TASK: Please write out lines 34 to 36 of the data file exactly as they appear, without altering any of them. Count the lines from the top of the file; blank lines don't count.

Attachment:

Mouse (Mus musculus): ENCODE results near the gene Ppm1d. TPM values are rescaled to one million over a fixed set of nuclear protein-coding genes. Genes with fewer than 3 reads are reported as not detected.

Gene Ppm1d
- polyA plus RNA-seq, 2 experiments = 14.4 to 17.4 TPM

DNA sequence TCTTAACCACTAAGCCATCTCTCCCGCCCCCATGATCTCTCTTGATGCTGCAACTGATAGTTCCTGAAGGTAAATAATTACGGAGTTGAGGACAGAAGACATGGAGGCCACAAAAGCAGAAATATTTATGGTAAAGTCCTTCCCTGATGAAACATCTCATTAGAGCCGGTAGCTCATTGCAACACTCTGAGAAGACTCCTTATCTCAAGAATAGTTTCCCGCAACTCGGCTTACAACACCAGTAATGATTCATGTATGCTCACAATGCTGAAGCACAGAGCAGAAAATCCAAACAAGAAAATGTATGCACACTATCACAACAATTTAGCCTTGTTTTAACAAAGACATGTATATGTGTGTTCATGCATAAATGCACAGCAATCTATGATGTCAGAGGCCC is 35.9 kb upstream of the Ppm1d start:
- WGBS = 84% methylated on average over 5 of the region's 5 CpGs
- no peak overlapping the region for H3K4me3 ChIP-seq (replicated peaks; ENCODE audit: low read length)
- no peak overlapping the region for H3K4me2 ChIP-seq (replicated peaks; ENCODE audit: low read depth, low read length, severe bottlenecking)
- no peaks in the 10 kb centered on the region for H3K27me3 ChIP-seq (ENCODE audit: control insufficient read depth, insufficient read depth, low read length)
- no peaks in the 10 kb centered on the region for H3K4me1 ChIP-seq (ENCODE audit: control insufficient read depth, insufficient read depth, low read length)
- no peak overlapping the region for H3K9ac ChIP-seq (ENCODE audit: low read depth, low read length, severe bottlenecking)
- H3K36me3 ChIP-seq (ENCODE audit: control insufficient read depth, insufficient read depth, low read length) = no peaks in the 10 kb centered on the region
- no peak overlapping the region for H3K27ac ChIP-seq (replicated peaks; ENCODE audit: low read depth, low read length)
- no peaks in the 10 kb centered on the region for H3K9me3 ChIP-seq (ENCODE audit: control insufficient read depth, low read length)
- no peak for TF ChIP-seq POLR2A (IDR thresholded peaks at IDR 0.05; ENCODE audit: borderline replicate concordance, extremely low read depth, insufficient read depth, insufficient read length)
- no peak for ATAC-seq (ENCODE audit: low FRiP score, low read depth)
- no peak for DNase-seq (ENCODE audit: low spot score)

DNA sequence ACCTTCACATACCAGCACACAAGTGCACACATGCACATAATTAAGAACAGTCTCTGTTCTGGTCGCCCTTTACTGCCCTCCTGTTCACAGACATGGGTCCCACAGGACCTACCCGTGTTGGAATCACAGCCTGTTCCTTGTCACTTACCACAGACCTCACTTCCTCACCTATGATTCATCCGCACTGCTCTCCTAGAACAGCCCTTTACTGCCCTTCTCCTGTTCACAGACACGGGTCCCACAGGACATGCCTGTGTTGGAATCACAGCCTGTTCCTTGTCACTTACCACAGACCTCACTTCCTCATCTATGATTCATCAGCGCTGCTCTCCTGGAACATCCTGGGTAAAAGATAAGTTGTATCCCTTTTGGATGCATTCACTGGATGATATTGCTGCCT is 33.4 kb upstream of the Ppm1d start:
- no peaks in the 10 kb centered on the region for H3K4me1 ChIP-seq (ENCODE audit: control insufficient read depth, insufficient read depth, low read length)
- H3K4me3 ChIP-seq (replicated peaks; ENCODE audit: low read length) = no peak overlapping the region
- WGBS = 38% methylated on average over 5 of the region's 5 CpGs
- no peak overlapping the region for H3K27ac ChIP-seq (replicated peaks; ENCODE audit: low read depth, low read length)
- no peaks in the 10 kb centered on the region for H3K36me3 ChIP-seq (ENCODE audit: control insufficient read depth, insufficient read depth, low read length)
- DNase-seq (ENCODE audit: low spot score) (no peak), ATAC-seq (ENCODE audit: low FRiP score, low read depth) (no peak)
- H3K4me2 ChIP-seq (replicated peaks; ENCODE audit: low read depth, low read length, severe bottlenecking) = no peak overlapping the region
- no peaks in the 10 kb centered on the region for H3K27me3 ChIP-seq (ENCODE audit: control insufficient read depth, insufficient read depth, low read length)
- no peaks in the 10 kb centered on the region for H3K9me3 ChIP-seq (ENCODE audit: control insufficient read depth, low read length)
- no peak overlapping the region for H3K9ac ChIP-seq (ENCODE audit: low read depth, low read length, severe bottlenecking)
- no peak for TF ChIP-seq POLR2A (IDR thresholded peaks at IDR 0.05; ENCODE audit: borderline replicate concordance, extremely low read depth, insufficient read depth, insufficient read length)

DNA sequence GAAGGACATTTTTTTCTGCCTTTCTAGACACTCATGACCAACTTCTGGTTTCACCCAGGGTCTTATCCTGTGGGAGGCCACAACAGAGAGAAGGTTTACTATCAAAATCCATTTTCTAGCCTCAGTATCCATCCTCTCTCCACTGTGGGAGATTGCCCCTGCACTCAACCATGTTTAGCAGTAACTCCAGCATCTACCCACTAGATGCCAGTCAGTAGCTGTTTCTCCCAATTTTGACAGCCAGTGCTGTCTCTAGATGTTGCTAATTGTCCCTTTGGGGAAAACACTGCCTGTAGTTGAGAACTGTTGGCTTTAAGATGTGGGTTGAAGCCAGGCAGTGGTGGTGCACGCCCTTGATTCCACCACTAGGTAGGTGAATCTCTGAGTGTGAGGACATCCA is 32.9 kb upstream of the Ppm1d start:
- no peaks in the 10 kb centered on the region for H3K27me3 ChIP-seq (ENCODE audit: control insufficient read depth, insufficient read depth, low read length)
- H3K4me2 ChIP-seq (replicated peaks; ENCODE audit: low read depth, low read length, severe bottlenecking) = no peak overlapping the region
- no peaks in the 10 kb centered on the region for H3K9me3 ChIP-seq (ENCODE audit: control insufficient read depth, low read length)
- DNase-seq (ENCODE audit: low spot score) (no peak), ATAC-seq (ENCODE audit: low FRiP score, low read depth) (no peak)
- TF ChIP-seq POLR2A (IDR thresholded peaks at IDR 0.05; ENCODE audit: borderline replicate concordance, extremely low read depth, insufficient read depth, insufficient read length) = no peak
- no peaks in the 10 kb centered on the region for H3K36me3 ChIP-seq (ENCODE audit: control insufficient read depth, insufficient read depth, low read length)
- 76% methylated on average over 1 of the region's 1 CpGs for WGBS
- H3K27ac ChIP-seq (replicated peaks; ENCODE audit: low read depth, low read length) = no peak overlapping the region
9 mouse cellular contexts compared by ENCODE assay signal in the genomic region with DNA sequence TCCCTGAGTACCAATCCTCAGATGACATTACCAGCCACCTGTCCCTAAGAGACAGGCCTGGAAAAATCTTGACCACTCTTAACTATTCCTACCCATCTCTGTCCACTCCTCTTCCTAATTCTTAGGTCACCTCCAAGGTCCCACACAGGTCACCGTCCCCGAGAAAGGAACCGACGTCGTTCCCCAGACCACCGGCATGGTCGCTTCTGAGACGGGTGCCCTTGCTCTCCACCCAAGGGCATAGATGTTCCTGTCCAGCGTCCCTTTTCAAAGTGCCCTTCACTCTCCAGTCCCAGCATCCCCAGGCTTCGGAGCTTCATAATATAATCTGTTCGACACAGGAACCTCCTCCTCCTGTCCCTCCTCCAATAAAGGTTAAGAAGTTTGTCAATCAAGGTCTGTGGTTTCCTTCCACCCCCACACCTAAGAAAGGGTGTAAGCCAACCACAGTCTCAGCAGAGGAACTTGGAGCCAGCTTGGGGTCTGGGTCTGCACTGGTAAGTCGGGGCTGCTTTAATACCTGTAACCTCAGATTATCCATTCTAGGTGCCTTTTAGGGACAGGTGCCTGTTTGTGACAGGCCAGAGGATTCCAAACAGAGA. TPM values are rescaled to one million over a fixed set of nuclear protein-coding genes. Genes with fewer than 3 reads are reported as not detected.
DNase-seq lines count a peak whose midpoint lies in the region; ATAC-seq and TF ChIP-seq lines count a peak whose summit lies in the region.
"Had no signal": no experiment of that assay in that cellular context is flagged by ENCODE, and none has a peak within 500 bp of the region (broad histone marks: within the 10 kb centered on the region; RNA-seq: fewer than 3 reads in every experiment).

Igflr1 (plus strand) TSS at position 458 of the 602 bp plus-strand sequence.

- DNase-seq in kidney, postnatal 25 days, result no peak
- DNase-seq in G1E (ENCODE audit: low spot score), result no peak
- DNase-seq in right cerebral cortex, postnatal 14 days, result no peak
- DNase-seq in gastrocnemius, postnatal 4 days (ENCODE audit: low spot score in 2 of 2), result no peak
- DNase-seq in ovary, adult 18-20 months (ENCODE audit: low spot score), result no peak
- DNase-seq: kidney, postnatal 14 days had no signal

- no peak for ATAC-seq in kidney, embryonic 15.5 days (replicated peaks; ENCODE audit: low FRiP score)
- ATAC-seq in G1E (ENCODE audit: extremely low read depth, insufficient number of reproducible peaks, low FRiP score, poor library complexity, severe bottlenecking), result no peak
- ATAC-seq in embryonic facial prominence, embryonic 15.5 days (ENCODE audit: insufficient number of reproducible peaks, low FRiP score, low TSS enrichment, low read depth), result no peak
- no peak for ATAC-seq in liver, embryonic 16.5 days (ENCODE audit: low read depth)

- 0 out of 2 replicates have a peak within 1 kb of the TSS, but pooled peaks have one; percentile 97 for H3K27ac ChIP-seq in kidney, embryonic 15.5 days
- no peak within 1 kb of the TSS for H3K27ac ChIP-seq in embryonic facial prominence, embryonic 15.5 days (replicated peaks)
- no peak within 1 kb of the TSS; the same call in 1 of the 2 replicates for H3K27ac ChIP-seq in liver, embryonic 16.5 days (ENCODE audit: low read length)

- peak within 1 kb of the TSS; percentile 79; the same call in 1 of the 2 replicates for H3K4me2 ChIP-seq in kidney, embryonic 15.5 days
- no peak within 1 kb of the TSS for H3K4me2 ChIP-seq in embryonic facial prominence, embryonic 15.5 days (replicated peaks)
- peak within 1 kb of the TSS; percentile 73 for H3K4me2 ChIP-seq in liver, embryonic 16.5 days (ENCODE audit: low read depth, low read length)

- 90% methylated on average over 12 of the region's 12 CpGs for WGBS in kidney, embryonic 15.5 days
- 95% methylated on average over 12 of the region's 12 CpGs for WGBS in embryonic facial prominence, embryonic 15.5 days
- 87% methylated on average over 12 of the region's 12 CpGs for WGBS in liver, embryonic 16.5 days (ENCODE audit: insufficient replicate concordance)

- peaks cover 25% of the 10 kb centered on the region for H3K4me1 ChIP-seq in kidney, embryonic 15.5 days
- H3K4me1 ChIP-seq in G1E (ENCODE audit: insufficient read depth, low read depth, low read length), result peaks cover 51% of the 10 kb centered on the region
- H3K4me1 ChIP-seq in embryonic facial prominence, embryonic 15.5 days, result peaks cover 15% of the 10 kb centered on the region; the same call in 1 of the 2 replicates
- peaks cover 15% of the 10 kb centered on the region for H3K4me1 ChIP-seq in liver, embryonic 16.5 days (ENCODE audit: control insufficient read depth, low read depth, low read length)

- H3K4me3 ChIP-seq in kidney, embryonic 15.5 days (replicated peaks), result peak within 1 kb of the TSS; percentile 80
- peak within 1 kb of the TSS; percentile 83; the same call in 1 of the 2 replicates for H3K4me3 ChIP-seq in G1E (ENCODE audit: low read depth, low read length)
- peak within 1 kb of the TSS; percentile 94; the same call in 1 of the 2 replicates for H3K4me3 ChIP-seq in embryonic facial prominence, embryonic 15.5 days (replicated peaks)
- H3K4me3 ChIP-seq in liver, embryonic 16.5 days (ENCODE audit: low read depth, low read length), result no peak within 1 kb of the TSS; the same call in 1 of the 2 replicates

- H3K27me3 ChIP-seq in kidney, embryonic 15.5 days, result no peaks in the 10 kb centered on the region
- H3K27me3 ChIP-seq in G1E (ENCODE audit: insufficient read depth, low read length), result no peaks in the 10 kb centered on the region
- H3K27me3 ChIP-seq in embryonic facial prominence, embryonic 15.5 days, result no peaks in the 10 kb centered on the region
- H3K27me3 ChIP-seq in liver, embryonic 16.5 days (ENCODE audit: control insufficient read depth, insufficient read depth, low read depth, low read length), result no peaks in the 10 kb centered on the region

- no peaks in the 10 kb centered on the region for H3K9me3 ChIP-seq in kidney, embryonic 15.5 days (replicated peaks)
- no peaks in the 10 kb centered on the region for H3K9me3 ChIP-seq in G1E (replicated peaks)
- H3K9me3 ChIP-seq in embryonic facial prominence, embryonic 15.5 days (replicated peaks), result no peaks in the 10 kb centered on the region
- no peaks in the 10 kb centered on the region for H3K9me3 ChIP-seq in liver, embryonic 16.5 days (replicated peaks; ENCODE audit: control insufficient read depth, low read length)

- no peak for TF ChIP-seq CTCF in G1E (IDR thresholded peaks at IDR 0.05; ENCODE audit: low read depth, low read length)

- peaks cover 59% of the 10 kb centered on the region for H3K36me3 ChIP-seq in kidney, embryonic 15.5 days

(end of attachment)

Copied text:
- TF ChIP-seq POLR2A (IDR thresholded peaks at IDR 0.05; ENCODE audit: borderline replicate concordance, extremely low read depth, insufficient read depth, insufficient read length) = no peak
- no peaks in the 10 kb centered on the region for H3K36me3 ChIP-seq (ENCODE audit: control insufficient read depth, insufficient read depth, low read length)
- 76% methylated on average over 1 of the region's 1 CpGs for WGBS